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The final match of last week's $100,000 Brunswick World Open tournament in the Chicago suburb of Glendale Heights was right down Earl Anthony's alley. In this last major event of the season he could become the first bowler to win $100,000 in a year. All he had to do was add the $14,000 first prize to the $88,660 he already had stashed away.
Anthony, the last qualifier in the five-man single-elimination showdown, began by winning 277-219 against Mark Roth, who throws the most pronounced hook of any pro bowler and whose badly blistered and cracked right hand has suffered the consequences. Then Anthony beat Gary Mage 249-227, and next came a 257-236 win over Dave Davis.
That set the stage for the title match, lefty Anthony versus lefty Johnny Petraglia, whose single-season earnings mark of $85,065 in 1971 already had been surpassed by Anthony. It also was a rematch of the final of last April's Firestone Tournament of Champions in which Anthony beat Petraglia and won $25,000.
It was a throat tightener all the way. Through the first nine frames Anthony had six strikes, and all that kept him from nine straight were seven pins that refused to topple in the first, sixth and seventh frames. But Petraglia was throwing even more strikes, eight in the first nine frames.
Petraglia opened the 10th with a spare. When the 7 pin stayed up after his last shot he leaped high in the air, then stamped around in frustration. He was afraid he had blown his chance. He knew that if Anthony had three strikes in the 10th it would give him a one-pin win.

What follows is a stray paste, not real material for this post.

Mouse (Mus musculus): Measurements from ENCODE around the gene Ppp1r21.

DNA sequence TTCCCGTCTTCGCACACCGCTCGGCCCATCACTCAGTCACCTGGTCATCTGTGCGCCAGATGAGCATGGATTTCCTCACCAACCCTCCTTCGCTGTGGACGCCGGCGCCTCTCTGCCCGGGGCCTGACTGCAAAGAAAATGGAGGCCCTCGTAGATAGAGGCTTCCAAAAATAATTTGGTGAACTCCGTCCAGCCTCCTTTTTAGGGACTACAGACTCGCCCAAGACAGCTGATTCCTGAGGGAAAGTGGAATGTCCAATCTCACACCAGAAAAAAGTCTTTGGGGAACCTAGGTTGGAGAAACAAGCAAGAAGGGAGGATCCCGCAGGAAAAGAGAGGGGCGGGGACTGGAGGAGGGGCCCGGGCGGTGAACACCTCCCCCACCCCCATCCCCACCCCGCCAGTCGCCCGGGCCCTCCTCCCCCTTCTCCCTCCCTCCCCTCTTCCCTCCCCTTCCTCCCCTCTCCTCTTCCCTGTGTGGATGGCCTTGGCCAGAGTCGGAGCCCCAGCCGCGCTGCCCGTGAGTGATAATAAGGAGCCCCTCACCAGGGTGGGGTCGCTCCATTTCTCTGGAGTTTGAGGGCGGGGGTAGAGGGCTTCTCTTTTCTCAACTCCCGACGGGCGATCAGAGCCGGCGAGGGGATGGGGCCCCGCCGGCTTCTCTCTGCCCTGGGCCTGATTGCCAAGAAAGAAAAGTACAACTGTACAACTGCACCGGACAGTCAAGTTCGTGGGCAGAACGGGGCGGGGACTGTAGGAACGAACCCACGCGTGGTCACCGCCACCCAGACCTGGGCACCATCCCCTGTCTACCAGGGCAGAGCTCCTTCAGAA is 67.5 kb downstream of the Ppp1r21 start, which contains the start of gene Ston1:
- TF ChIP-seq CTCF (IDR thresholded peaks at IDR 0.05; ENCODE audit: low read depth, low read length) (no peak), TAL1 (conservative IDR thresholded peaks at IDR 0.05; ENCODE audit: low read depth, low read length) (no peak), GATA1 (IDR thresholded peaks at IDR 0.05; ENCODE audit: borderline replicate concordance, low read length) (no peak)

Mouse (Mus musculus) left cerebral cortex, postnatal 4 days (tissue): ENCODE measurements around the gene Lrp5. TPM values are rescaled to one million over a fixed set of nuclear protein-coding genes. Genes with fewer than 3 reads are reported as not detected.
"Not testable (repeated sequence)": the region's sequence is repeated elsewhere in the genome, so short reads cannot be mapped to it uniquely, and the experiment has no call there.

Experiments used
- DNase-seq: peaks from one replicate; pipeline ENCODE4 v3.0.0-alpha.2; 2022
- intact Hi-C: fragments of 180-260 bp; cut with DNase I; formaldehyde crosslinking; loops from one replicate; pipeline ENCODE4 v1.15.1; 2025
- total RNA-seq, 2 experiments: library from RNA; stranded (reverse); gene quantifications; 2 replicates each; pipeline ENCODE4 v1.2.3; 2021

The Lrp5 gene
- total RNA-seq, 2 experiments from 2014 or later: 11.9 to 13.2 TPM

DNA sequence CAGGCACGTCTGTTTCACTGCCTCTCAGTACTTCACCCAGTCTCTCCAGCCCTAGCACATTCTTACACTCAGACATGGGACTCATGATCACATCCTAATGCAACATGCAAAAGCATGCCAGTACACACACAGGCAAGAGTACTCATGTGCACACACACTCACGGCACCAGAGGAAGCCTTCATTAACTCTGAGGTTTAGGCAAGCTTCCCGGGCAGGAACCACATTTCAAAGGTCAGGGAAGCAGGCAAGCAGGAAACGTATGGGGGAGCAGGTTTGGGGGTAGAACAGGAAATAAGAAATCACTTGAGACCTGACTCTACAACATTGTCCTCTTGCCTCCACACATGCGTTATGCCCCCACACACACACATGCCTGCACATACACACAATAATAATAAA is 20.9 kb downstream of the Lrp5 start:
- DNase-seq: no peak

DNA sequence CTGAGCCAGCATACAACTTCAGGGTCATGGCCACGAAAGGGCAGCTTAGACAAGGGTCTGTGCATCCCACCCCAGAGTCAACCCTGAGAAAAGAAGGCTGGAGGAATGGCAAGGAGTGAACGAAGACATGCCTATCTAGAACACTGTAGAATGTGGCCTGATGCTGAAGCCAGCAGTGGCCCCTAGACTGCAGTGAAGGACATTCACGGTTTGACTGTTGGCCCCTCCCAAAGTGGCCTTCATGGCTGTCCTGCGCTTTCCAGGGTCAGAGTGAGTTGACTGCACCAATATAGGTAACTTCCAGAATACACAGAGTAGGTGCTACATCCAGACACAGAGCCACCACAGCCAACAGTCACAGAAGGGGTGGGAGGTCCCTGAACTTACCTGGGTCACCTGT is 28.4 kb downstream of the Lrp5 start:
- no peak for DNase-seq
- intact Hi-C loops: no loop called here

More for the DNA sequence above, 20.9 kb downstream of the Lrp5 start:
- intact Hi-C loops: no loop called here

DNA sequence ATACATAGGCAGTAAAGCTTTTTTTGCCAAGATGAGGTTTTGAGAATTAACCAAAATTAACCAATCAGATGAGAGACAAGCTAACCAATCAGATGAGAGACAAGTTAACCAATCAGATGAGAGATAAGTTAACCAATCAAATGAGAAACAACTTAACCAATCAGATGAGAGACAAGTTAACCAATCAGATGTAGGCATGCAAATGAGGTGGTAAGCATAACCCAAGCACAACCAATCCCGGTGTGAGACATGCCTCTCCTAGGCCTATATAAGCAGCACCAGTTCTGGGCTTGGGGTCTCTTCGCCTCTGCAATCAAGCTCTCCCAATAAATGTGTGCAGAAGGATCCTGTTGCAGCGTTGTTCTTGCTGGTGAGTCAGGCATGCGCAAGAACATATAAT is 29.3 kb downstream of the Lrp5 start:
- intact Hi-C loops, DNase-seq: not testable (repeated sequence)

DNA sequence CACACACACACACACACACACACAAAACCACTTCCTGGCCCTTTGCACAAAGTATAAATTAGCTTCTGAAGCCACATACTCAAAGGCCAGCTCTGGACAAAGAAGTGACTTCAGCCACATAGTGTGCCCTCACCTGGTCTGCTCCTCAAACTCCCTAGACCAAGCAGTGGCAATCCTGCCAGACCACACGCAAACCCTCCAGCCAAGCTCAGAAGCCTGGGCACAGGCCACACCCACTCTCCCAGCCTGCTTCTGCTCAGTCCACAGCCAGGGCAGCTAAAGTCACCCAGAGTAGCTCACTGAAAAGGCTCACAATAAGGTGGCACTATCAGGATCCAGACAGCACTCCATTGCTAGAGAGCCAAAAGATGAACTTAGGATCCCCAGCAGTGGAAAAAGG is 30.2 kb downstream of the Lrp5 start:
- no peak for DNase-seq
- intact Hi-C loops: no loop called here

Much the same thing had happened at the Firestone, where Petraglia needed a strike in the 10th to win. But just as Petraglia had failed on that shot, Anthony now muffed his, leaving the 6 and 9 pins, losing the match 257-236 and missing the hundred grand mark.
Regardless of the scores, the trophies and the money in the bank, Earl Anthony looks and acts like a loser. Compared to him, Whistler's Mother was a swinger. From the top of his vintage 1940 crew cut to the depths of his personality Anthony is, in a word, flat. But put a bowling ball in his hands and the quiet man becomes a terror. When he arrived in Glendale Heights last week he brought with him not only his record-breaking earnings but a record-tying six wins for one year.
Anthony does not pretend to throw an explosive ball, but a battalion of other bowlers would gladly swap some of their flamboyant personalities and sizzling deliveries for the 219.4 pins-per-game average he has had in 27 tournaments this season. With just one event left he is certain to eclipse his own record of 215.8 set a year ago. Still, on the traveling circus that the tour resembles, he maintains the lowest of profiles, spending much of his time alone, or with his wife, three children and a dog named Puff, who make many of the trips with him. Behind his hornrimmed glasses are the apprehensive eyes of a man who expects to go out to the parking lot and find that the air has been let out of his tires.
But if Anthony says little about his skills, others are less reticent. Last week his fellow bowlers were lavish with their praise. Don Johnson, winner of the 1971 and 1972 Bowler of the Year Award that surely will go to Anthony this year, observed that "what Anthony did at the Detroit tournament this year was one of the greatest feats of all time. He was the only lefthander to finish in the top 24, led the qualifying all the way. And he did it by shooting the whole time from the fourth arrow."
Lefthanders generally shoot from the first or second arrows that serve as aiming points on the lanes; to move to the fourth is a radical departure, risked only when the condition of the lanes forces a major change in approach. It would be comparable to forcing Kareem Abdul-Jabbar to forsake his close-in shots for 25-foot jumpers or obliging Nolan Ryan to become a knuckleballer.